International Monetary Fund. Monetary and Capital Markets Department

Abstract

The factors that determine changes in asset allocation and, hence, capital flows across national borders and sectors have important implications for the conduct of surveillance of global financial markets. The fast growing importance of institutional investors, mostly in mature markets but increasingly in a number of emerging market economies, has two major consequences that are closely interrelated. On the one hand, these nonbank asset gatherers assume sizable market and credit risks, not the least through modern financial engineering, in the form of swaps, derivatives, and so on. Previous issues of the Global Financial Stability Report (GFSR) have examined the driving forces behind that development, potential vulnerabilities, and policies that could mitigate adverse consequences. On the other hand, institutional investors are not only exposed to market and credit risks emanating from financial markets, but their investment decisions increasingly “make markets.”

International Monetary Fund. Monetary and Capital Markets Department

Abstract

The macroeconomic and financial dislocations experienced following the crises in emerging markets (EMs) in the late 1990s have led to increased efforts in these countries to develop local bond markets as an alternative source of debt financing for corporates. A well-functioning bond market can strengthen corporate and bank restructuring and thus accelerate the resolution of a crisis. At the same time, local bond issues facilitate the reduction of currency and maturity mismatches on their balance sheets and thus reduce the vulnerability of the corporate sector. Recent work by the IMF on the use of the balance sheet approach to detect vulnerabilities in EMs has highlighted the importance of corporate sector vulnerabilities and their linkages to other sectors and markets. In this context, the April 2005 Global Financial Stability Report (GFSR) demonstrated the importance of having alternative sources of funding for the corporate sector, both to finance growth and to strengthen balance sheets. In this chapter, we continue this line of work and focus on ways to further develop corporate bond markets in EMs.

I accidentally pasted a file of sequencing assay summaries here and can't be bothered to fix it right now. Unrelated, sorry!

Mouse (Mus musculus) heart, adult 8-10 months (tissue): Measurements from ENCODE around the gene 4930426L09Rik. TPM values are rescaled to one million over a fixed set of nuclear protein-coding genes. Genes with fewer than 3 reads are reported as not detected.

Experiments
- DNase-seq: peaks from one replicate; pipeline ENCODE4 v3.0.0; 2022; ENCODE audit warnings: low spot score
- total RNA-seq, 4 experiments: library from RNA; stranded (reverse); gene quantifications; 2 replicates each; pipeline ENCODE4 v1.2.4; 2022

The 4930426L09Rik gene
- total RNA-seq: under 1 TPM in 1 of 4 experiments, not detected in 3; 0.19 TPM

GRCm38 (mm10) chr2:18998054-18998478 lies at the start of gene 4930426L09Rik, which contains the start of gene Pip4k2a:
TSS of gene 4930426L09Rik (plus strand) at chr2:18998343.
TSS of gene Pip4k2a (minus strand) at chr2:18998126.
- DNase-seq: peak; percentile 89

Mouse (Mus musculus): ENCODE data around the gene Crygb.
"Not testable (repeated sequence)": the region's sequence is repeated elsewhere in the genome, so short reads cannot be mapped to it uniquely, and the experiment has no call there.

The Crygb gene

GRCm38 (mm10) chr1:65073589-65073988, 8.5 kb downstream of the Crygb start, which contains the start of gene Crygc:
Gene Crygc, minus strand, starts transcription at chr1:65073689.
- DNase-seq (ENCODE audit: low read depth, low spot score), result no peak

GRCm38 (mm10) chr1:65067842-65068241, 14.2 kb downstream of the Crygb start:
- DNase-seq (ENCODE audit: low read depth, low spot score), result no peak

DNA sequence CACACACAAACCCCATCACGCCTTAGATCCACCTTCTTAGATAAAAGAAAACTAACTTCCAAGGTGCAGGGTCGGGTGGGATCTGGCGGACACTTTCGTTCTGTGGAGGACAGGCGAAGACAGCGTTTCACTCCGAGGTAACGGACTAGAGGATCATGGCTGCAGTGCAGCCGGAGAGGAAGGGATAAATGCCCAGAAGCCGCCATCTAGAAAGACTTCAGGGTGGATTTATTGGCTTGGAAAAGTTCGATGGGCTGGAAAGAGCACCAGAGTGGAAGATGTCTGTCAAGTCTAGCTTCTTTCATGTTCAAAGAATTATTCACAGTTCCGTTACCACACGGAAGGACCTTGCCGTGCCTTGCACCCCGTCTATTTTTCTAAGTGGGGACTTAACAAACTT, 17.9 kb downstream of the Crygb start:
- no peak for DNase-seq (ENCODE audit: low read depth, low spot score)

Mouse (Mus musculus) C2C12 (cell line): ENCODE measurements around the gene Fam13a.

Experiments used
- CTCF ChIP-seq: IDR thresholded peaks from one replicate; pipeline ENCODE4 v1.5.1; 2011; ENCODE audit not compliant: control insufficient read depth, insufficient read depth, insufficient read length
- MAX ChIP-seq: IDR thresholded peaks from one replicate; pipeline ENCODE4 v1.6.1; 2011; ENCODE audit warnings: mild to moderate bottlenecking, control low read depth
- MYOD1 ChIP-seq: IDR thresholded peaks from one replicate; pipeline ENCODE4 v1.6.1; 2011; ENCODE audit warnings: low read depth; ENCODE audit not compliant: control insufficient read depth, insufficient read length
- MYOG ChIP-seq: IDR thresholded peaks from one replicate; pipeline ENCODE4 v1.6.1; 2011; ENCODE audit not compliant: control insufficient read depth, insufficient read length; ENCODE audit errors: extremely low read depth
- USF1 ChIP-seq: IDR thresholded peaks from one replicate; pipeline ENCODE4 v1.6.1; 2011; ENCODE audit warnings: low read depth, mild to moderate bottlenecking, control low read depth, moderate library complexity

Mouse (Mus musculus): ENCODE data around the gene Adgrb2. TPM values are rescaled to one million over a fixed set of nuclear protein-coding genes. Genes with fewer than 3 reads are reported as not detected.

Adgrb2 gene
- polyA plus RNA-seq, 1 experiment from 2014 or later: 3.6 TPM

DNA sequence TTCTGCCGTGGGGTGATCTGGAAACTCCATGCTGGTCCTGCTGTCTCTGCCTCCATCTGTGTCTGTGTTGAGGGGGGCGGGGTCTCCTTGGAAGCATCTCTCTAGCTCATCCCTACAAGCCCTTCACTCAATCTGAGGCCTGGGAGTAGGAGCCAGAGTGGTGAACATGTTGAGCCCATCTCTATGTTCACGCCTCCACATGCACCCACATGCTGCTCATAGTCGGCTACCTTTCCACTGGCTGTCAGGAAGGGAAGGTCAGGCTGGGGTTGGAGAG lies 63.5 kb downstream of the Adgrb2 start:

International Monetary Fund

This note discusses Chile's macroeconomic policy framework, the role of institutions in Chile, policies over time, export specialization and economic growth, trade policy strategy and recent agreements, an overview of recent developments in capital markets, and corporate financing in Chile. The role of the public sector in establishing debt benchmarks, an assessment of the country’s external position, distress among Chile's foreign-owned firms, balance sheets of public sector finances, and an update on the Chilean banking system have been noted in this paper.